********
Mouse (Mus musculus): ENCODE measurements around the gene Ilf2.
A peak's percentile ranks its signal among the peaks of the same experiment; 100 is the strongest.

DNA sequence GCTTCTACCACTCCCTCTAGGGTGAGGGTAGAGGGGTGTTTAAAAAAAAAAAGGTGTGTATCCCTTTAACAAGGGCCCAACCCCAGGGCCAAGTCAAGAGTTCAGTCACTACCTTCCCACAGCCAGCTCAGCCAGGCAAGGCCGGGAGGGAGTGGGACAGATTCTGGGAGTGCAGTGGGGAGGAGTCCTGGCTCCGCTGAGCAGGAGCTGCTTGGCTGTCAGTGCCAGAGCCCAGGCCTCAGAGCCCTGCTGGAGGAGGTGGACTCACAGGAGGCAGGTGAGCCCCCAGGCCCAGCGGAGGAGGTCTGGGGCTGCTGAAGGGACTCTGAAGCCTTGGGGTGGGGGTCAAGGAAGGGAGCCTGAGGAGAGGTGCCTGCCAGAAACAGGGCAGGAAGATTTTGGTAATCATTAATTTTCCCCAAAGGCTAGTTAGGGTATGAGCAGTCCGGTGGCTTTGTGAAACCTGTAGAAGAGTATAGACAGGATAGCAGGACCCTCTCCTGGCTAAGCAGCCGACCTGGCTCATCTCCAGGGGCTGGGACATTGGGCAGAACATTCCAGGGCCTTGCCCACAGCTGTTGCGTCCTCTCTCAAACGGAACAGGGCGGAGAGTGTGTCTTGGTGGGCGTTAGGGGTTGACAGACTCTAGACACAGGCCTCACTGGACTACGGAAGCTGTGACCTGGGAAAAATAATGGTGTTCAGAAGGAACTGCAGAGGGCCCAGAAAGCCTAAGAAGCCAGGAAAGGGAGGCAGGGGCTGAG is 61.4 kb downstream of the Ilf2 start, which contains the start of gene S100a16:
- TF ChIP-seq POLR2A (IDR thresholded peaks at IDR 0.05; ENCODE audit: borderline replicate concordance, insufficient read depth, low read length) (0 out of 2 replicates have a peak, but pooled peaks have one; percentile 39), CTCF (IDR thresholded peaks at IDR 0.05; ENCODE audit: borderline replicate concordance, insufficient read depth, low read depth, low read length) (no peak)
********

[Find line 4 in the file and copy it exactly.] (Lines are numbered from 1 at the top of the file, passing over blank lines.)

- TF ChIP-seq POLR2A (IDR thresholded peaks at IDR 0.05; ENCODE audit: borderline replicate concordance, insufficient read depth, low read length) (0 out of 2 replicates have a peak, but pooled peaks have one; percentile 39), CTCF (IDR thresholded peaks at IDR 0.05; ENCODE audit: borderline replicate concordance, insufficient read depth, low read depth, low read length) (no peak)